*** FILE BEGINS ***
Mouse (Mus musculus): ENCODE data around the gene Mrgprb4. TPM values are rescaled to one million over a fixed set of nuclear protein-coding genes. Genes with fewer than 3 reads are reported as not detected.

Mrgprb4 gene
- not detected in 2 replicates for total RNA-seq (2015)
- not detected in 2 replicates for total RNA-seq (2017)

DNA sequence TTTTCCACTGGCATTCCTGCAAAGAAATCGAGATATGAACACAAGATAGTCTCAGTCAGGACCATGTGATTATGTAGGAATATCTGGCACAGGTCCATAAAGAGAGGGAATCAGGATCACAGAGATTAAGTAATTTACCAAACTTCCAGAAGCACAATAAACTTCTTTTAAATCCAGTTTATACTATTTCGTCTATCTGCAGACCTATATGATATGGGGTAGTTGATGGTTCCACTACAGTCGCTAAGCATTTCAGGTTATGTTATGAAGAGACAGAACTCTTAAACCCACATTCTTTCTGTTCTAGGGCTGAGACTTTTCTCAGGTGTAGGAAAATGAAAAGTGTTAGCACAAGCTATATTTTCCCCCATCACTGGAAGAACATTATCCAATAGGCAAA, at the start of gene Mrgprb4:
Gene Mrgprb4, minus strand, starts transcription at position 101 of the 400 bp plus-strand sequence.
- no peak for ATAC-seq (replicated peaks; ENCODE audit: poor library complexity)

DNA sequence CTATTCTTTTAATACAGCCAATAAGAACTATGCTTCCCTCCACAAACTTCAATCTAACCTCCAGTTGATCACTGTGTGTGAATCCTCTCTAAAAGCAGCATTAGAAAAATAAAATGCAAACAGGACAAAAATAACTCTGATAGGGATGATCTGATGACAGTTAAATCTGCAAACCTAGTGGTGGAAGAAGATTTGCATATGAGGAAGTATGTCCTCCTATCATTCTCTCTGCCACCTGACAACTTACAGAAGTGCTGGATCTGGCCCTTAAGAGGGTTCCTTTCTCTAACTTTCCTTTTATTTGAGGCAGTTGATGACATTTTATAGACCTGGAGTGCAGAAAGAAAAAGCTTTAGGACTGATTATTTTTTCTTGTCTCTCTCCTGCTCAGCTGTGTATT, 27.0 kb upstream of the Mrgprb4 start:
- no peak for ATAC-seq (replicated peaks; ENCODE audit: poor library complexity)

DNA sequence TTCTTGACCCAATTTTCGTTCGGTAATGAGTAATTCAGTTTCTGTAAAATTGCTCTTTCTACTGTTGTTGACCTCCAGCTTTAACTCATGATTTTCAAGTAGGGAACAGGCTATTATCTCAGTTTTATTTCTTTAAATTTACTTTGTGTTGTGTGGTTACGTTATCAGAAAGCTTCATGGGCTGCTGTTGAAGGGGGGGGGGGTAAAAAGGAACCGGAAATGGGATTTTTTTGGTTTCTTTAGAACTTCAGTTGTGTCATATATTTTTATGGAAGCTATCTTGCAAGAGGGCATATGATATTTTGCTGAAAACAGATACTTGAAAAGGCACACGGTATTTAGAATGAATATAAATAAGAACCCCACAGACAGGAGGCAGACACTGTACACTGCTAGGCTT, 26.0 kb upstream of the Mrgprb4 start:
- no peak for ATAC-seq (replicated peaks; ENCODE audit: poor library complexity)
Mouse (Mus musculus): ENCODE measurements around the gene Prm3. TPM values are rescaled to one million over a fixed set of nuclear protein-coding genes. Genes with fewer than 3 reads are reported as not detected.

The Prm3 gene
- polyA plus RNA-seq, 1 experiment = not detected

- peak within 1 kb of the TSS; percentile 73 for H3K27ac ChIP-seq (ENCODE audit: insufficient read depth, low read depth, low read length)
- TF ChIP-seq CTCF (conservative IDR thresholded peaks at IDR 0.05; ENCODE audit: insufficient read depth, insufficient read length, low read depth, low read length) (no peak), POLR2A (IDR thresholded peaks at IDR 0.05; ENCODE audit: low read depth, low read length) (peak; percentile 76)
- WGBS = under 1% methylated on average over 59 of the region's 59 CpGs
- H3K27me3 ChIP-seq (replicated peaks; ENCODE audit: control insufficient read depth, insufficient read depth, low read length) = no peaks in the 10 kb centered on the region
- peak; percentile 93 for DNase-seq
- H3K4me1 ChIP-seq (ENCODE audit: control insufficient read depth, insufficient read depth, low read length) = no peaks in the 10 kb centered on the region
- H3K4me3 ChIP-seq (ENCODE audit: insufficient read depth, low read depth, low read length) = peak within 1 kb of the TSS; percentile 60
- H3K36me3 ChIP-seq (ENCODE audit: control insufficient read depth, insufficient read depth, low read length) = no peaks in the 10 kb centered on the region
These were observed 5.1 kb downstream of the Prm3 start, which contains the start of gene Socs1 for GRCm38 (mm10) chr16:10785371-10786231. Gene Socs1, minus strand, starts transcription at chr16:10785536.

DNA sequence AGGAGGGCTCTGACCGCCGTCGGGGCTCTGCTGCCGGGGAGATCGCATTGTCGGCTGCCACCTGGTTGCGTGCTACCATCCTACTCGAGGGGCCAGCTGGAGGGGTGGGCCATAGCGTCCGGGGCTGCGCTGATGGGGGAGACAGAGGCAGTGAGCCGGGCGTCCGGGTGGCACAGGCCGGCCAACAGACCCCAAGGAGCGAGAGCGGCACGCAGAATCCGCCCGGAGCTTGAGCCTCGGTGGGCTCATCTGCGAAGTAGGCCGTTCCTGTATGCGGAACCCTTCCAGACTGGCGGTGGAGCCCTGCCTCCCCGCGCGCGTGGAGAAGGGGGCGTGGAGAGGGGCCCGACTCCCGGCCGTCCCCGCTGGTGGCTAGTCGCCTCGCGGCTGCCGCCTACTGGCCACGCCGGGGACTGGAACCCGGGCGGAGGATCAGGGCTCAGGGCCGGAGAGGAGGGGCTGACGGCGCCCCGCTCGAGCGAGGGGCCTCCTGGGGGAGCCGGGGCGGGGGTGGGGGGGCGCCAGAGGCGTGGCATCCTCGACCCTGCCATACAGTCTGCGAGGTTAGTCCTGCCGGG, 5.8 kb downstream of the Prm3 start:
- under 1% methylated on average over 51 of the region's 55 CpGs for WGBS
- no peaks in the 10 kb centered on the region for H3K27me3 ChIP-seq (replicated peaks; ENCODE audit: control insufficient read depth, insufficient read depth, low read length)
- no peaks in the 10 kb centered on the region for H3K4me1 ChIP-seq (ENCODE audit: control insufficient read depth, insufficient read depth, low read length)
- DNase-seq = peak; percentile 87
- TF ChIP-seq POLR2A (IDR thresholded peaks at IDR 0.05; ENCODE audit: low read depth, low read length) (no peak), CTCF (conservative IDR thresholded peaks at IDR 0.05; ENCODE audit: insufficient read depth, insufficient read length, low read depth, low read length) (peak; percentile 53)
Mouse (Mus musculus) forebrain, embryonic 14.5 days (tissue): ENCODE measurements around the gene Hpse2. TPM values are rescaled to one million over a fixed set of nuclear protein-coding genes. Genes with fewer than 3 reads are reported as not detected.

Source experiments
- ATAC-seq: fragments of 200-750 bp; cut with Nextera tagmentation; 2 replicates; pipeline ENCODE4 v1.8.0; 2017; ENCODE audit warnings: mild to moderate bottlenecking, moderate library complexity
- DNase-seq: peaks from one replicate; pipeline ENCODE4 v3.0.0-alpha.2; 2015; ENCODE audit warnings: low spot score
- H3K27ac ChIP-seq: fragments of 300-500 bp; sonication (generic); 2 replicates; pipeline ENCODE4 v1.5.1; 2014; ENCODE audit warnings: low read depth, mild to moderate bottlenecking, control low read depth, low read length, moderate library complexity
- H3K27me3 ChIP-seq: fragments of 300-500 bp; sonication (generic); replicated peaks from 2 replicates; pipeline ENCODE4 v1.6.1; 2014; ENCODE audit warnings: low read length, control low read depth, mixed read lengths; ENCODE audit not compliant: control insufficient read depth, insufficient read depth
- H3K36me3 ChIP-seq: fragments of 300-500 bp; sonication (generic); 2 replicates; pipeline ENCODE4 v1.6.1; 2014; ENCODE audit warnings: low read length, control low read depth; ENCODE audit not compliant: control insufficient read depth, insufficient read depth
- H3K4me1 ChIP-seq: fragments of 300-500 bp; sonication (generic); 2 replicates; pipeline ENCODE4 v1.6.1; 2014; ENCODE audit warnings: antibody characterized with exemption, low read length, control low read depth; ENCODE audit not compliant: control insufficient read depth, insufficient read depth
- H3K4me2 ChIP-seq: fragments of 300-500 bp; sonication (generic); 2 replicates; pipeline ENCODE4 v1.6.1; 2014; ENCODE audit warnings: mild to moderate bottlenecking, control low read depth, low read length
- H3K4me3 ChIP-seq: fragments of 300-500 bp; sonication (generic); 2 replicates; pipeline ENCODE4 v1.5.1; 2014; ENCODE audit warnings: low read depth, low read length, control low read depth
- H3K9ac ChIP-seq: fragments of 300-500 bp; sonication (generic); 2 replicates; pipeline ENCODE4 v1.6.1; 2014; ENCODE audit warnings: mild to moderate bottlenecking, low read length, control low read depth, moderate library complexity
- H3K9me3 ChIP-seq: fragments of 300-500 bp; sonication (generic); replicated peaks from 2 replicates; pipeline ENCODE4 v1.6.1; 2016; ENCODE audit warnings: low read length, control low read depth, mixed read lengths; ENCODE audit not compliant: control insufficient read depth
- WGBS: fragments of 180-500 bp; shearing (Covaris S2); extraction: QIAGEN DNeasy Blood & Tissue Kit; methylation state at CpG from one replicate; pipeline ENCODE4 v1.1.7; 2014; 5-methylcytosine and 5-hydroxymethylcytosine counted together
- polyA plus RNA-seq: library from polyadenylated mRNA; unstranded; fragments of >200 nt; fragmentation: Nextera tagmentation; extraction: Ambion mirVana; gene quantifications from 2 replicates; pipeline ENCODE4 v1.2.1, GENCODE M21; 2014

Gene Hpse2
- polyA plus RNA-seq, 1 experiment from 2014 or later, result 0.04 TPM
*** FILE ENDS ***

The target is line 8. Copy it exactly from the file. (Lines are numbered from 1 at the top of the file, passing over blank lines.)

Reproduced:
DNA sequence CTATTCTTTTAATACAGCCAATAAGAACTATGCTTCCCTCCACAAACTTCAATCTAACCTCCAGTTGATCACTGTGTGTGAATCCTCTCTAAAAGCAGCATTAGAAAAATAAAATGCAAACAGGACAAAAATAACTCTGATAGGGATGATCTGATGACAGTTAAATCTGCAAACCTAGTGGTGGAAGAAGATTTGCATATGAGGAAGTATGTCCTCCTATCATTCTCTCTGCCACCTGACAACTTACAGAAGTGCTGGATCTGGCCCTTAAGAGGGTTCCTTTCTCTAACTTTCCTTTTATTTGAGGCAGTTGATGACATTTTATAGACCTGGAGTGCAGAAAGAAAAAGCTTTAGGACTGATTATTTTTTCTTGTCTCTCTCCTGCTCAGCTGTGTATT, 27.0 kb upstream of the Mrgprb4 start: